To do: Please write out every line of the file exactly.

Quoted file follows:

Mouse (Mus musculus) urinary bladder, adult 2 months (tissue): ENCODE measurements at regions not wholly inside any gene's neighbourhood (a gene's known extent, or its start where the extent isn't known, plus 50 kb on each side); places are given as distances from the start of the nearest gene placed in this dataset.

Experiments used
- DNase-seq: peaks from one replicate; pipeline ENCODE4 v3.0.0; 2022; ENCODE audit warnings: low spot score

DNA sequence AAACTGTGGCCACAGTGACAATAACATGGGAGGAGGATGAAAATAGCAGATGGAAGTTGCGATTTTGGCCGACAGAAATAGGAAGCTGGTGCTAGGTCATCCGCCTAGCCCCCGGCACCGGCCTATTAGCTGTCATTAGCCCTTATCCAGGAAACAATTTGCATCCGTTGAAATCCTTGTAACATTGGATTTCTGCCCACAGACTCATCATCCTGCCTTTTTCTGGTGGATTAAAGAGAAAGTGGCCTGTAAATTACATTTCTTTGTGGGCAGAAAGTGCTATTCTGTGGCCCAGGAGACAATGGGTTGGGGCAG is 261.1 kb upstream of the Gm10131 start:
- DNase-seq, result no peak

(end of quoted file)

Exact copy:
Mouse (Mus musculus) urinary bladder, adult 2 months (tissue): ENCODE measurements at regions not wholly inside any gene's neighbourhood (a gene's known extent, or its start where the extent isn't known, plus 50 kb on each side); places are given as distances from the start of the nearest gene placed in this dataset.

Experiments used
- DNase-seq: peaks from one replicate; pipeline ENCODE4 v3.0.0; 2022; ENCODE audit warnings: low spot score

DNA sequence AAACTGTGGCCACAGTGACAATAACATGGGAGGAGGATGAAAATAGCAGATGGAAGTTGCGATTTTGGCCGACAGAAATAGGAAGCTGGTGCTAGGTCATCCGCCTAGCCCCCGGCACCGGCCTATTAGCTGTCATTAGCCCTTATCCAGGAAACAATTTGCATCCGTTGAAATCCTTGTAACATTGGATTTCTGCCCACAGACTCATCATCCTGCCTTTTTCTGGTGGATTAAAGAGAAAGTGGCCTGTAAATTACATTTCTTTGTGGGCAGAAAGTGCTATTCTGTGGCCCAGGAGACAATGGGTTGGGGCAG is 261.1 kb upstream of the Gm10131 start:
- DNase-seq, result no peak